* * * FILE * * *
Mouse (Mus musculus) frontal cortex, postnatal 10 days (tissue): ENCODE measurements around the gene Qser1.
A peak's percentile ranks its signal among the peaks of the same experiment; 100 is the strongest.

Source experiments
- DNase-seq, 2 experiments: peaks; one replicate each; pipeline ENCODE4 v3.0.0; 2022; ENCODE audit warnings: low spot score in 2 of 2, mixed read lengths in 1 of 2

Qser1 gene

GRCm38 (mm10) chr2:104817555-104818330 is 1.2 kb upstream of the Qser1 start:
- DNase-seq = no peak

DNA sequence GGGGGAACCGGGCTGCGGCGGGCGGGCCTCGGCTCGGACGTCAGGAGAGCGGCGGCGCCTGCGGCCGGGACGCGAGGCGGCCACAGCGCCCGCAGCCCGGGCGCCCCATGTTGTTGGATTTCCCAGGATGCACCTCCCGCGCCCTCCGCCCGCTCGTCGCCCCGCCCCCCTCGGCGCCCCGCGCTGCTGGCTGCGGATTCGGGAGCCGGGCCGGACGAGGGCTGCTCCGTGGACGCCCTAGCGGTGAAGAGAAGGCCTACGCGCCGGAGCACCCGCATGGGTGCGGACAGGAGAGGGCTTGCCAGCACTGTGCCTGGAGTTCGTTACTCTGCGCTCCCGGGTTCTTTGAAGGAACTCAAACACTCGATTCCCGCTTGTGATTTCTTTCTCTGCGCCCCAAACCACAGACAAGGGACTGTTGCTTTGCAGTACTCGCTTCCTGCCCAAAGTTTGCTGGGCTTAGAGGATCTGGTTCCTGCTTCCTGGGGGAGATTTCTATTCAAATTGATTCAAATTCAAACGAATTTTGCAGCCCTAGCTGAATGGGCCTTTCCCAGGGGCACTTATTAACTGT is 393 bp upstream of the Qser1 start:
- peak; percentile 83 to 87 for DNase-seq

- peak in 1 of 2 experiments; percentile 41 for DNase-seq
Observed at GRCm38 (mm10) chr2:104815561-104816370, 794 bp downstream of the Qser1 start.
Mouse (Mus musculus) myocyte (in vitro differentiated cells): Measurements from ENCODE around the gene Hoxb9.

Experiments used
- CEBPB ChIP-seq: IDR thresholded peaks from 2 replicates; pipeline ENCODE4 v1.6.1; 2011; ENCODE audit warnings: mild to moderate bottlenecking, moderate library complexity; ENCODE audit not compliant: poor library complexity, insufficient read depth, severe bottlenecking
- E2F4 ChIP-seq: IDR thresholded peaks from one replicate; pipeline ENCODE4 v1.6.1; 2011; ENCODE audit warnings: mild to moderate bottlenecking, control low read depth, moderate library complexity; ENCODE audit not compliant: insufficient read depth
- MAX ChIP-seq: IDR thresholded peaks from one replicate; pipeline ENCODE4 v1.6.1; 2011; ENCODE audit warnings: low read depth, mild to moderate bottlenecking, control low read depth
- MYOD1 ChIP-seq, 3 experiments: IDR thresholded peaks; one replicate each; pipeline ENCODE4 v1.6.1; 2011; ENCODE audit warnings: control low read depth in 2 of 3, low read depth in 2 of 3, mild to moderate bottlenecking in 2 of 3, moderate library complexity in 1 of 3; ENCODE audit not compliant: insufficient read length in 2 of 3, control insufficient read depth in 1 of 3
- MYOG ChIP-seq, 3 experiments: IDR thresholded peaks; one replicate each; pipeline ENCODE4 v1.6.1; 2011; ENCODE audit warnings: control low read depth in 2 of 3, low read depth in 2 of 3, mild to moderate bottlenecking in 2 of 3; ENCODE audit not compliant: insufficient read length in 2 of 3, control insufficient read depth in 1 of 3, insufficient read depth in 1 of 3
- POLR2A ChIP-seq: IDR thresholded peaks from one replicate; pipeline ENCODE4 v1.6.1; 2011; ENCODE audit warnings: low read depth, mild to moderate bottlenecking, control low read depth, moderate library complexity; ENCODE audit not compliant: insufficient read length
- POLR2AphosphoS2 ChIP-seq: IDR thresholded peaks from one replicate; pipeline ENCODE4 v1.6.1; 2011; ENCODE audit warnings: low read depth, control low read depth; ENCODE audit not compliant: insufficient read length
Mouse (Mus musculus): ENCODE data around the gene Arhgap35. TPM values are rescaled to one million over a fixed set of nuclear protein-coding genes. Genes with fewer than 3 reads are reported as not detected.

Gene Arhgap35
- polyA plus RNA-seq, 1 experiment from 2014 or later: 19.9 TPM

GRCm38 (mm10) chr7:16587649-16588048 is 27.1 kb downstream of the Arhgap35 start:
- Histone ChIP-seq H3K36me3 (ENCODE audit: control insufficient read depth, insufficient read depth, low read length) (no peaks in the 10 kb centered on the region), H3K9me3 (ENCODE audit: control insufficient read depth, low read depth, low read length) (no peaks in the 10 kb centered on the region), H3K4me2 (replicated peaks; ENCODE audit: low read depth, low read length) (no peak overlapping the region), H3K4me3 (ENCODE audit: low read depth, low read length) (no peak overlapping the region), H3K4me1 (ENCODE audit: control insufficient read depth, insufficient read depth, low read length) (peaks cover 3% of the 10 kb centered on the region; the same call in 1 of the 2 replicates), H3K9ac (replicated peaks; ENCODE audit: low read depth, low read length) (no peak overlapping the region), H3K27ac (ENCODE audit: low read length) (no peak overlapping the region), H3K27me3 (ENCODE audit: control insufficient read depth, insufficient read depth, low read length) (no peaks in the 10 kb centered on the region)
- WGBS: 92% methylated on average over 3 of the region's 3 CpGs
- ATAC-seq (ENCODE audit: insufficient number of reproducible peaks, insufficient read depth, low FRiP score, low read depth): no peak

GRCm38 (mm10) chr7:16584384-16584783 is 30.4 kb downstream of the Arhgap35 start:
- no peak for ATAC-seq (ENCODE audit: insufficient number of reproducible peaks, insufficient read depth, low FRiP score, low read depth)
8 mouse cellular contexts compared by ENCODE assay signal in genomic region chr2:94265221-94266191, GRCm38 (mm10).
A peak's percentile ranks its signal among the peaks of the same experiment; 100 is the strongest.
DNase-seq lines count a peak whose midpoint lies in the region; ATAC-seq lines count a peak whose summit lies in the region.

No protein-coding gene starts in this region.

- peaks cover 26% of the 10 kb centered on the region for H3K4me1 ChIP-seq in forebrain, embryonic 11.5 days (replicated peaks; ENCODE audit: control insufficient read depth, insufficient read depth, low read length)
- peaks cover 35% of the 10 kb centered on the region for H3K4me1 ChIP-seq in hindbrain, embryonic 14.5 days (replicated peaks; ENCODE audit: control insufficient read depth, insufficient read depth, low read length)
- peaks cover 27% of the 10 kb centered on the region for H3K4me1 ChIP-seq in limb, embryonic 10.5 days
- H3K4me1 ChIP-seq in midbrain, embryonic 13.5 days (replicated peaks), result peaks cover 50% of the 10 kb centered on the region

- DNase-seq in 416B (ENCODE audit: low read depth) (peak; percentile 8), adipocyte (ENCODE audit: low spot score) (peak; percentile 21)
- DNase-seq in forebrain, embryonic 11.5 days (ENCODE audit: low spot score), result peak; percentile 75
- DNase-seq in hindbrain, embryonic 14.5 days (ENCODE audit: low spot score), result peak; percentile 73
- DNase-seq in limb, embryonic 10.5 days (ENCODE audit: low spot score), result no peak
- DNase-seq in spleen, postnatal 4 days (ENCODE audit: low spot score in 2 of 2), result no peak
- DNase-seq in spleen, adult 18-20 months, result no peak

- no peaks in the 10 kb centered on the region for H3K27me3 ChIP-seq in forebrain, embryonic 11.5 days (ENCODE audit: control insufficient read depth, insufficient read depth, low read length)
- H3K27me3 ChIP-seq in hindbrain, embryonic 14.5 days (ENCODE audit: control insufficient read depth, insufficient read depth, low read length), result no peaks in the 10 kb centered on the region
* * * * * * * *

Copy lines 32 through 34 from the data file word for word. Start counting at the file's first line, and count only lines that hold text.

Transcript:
DNase-seq lines count a peak whose midpoint lies in the region; ATAC-seq lines count a peak whose summit lies in the region.

No protein-coding gene starts in this region.

- peaks cover 26% of the 10 kb centered on the region for H3K4me1 ChIP-seq in forebrain, embryonic 11.5 days (replicated peaks; ENCODE audit: control insufficient read depth, insufficient read depth, low read length)